Automatic Shva-na and Meteg Based Upon Context

gohebrew's picture

Advanced OpenType Software Tool, like MS VOLT, can create an automatic replacement of a string of glyphs, and insert a needed glyph, such as a shva-na and a meteg.

As a results, intelligent students can better study the grammatical use and proper placement of the shva-na and the meteg.

At first. I was distracted by seemingly Hebrew experts as to the impossibility of doing this, as the use and placement of shva-na and meteg is purely grammatical, in their minds, and not at all contextual.

So, I consulted with two truly Hebrew language experts, Prof. Aron Dotan of Tel Aviv University in Ramat Aviv, Israel, and Rabbi Shmuel Rabin of Toronto, Canada, a Lubavitcher chossid. They confirmed that this indeed was possible. Rabbi Rabin warned though that this was very difficult according to the viewpoint of Rabbi Zalman Hanau.

There are basically three schools of thought based upon the writings of the Radak, Rabbi David Kimchi - the father of our understanding of Hebrew grammar. They are:

1. Rabbi Zalman Hanau and most of Jewish thinking until about 225 years ago. The Chabad Lubavitch printing house in the USA, Kehos follows this approach.

2. Rabbi Eliyahu Bachur, and later the Vilna Gaon. The ArtScroll printing house follows this approach.

3. Minchas Shai. Shai LeMorah publishers of Jerusalem, and the Chabad Lubavitch printing house in Israel, Kehos, follow this approach.

gohebrew's picture

So, your Fontographer .ttf worked in Volt?

William Berkson's picture

>What does English Transliteration have to do with Hebrew, Modern Hebrew, or Spoken Hebrew??? We could find sewa, seva, schwa, shva, sheva etc etc.

It depends on your philosophy of transliteration. If you decide that the transliteration should reflect the correct Hebrew pronunciation of the word, then the transliteration will reflect the difference between the shva na and shva nach. Then issues of Hebrew, modern Hebrew, spoken Hebrew will affect decisions on transliteration.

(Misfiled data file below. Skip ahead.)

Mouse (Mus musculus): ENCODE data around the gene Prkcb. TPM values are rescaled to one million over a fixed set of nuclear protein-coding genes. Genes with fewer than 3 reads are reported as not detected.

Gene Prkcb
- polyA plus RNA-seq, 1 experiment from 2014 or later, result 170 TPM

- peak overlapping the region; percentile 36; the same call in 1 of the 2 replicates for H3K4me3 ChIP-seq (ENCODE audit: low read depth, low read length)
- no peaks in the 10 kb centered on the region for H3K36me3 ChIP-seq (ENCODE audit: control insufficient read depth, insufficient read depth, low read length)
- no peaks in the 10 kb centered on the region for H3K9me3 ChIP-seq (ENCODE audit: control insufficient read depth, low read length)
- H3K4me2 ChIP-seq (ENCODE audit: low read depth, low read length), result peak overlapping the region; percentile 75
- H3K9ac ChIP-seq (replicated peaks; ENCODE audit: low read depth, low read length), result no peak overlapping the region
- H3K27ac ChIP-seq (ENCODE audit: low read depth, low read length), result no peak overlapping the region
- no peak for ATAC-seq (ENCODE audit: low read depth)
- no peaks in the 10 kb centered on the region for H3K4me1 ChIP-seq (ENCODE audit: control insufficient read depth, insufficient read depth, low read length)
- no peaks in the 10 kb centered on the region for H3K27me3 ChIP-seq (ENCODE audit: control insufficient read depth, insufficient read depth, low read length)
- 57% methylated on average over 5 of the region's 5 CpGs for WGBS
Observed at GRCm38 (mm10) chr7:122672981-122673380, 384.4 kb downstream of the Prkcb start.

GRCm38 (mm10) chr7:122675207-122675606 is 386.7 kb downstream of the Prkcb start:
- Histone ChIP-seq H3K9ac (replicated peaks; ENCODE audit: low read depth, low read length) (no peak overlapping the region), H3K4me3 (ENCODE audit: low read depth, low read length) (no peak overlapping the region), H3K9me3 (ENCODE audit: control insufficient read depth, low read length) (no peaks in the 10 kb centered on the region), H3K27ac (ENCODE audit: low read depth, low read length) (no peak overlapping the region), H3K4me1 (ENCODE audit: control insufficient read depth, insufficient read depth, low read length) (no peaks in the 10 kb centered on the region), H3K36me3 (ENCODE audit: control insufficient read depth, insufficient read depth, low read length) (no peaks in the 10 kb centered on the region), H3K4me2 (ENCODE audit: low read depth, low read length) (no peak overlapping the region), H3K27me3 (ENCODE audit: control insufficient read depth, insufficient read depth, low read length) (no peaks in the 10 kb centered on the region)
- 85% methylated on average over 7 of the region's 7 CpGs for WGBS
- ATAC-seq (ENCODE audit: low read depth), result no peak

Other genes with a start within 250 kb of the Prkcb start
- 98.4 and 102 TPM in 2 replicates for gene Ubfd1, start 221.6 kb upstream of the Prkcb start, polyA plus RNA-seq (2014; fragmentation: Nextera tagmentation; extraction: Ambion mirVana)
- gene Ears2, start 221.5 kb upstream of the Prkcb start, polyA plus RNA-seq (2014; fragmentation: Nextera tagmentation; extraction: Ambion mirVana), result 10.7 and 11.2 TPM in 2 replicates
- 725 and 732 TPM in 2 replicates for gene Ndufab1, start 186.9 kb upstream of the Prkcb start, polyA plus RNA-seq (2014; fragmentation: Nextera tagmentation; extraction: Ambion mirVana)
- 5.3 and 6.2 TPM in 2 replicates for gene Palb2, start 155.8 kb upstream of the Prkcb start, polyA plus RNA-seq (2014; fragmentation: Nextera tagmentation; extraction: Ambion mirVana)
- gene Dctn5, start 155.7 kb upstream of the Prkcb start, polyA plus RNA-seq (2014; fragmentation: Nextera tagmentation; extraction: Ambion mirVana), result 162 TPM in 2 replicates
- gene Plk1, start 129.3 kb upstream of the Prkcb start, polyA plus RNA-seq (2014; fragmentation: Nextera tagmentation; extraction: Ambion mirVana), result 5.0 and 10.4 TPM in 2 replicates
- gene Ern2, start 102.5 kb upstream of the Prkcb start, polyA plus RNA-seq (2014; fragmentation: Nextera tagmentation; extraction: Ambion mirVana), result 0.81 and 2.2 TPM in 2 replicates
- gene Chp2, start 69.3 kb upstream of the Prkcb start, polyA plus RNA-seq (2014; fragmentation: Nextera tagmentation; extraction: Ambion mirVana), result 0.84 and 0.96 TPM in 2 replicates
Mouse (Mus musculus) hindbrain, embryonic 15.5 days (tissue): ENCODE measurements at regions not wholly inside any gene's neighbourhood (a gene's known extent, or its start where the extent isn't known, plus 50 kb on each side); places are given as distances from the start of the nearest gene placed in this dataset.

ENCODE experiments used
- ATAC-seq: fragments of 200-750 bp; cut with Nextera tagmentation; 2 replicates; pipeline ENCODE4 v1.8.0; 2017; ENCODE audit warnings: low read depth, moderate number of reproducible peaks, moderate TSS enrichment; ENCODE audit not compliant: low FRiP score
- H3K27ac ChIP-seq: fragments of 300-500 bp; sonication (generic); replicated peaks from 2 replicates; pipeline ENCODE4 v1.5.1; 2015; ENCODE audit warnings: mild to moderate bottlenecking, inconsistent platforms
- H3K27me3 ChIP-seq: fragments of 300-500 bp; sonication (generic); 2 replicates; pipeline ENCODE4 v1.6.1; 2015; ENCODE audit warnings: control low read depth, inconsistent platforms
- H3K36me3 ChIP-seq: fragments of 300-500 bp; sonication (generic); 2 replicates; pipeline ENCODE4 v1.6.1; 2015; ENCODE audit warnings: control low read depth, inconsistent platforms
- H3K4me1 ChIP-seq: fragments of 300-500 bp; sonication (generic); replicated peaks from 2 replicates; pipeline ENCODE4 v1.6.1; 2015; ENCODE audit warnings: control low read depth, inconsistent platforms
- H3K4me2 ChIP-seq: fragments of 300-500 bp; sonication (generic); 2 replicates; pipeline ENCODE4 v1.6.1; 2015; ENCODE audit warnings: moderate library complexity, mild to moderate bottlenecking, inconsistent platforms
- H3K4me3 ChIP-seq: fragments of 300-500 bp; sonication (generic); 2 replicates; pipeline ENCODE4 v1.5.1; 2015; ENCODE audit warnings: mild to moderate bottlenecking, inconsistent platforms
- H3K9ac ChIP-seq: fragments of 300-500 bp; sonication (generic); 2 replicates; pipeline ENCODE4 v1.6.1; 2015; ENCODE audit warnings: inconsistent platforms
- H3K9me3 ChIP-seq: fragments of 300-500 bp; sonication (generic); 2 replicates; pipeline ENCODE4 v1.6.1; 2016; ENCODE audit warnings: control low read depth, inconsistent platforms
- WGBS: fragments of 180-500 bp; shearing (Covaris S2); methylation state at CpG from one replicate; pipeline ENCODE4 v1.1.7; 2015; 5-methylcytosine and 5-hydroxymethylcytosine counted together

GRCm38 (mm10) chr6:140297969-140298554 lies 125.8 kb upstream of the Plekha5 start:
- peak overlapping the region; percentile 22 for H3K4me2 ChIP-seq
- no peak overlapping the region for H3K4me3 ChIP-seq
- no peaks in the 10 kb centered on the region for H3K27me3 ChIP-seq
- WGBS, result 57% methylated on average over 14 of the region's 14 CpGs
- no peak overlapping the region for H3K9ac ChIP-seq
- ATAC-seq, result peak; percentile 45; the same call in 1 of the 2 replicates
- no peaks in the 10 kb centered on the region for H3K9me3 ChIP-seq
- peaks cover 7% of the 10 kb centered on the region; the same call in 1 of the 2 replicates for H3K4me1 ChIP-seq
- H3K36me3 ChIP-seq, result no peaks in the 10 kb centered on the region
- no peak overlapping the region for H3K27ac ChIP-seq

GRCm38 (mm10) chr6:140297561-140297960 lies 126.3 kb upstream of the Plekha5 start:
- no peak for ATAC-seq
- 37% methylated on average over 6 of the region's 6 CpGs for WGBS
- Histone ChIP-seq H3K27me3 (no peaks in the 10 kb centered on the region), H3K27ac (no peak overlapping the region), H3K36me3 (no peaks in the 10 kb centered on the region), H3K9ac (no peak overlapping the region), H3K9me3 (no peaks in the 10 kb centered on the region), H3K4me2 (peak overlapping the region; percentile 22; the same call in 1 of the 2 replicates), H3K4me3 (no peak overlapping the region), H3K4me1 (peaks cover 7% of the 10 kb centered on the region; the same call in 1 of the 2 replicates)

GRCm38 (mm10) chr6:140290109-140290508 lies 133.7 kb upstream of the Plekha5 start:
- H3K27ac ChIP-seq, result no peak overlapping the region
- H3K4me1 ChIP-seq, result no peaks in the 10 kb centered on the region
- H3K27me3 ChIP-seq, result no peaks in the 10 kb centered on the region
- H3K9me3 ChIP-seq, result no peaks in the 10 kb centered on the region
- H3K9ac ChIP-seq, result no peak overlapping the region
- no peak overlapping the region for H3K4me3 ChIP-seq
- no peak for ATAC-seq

For example in my newly published commentary on Pirke Avot I had to decide on how to transliterate the names of the Tannaim, for which there is no single standard transliteration. So for example אֶלְעָזָר I transliterate as Elazar, rather than as Eleazar. The latter is used more traditionally, and by the Encyclopedia Judaica. But it is confusing to English speakers, as the second "e" transliterates a shva nach, which is silent. And English speakers will first think of pronouncing the combination "ea" as the "ea" in "eat", which is totally misleading. So I transliterate as Elazar. I notice that the new Koren Siddur has made the same choice as I have, transliterating closer to spoken Hebrew.

These are non-issues for Hebrew speakers and readers, but for materials for English speakers they do make a difference.

david h's picture

Eli, Israel

You're welcome. I missed couple things (I'll add them later on)


So do you have a chart of transliteration, telling the readers about your method?

> transliterating closer to spoken Hebrew.

Did you follow the Hebrew Academy?

Typograph's picture

OY VAY, the Hebrew Academy.
i heared they wanted to cancal the qmats and tsere alltugehter.

david h's picture

> I need a compact portable David, ie David in an iPod :)


I'm working on iDavidHamuel

> i heared they wanted to cancal...


Yes, there was an idea to cancel, but I don't know if this is a good idea.

William Berkson's picture

David, what I say is "The Sages' names are pronounced following their pronunciation in Modern Hebrew, except for those with Greek names." And I use the underdot h for chet, kh for khaf.

As far as Hebrew pronunciation, it's just what my Hebrew teacher taught me, a very simple version. I don't think that there's anything complicated about the Sages' names, but I may be wrong. I don't claim to have a system of transliteration that is a model. That it's very close to what the Koren Siddur has done is reassuring.

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